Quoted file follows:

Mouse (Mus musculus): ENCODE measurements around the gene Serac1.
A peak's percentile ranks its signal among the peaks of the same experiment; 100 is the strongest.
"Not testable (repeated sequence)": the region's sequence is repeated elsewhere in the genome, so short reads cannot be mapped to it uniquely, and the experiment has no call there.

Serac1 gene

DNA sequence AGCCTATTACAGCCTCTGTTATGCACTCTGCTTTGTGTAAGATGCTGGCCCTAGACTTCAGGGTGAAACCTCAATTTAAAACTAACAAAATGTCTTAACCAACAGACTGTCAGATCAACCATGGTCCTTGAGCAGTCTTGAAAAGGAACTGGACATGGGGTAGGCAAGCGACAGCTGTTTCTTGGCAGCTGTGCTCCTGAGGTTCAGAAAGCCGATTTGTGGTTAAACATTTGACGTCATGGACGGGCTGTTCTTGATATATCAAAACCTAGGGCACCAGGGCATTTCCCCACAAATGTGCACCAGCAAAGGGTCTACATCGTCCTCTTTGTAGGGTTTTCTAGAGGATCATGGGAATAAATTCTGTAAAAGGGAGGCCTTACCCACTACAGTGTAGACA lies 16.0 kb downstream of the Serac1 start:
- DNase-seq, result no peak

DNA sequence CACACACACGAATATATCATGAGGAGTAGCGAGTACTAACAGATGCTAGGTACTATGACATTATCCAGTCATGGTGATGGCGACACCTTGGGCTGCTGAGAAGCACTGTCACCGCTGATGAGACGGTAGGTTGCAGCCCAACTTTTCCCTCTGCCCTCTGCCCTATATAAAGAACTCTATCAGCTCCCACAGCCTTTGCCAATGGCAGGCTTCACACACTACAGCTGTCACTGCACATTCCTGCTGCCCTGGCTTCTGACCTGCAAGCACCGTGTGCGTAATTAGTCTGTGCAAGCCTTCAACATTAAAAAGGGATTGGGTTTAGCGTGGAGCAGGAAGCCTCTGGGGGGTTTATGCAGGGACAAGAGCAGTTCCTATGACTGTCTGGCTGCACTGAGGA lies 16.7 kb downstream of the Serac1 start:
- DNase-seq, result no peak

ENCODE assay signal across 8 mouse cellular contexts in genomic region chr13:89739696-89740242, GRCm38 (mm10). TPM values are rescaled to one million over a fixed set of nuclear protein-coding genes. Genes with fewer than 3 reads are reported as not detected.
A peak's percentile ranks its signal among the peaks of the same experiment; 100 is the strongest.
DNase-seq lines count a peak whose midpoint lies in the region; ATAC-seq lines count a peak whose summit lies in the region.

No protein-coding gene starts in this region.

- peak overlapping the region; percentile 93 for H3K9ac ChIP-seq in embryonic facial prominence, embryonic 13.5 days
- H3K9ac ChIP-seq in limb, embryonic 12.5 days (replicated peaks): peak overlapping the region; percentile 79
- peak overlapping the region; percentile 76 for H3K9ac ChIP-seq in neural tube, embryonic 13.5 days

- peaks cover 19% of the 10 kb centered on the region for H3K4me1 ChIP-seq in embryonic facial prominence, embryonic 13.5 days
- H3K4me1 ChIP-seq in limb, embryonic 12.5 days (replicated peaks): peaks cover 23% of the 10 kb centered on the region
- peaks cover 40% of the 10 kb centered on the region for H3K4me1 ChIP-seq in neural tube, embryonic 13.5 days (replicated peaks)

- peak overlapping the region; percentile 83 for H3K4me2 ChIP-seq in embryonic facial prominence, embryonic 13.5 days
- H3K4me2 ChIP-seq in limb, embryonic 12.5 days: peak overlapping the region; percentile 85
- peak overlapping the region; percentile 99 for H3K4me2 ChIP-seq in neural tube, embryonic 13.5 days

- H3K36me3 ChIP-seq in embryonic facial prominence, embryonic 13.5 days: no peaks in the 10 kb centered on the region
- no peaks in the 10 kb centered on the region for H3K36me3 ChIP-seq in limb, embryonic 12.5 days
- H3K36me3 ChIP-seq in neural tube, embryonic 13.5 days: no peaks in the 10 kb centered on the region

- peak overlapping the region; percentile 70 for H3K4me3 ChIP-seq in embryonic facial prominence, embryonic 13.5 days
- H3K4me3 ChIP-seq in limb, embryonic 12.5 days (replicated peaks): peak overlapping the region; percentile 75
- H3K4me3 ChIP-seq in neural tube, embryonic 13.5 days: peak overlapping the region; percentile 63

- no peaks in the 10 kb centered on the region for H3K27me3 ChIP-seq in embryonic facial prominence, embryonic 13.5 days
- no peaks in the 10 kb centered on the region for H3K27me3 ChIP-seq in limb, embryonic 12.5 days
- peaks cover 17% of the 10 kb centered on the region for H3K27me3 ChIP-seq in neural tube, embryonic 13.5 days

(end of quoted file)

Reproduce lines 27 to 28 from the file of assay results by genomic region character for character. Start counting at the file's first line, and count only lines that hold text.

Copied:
- H3K4me3 ChIP-seq in neural tube, embryonic 13.5 days: peak overlapping the region; percentile 63

- no peaks in the 10 kb centered on the region for H3K27me3 ChIP-seq in embryonic facial prominence, embryonic 13.5 days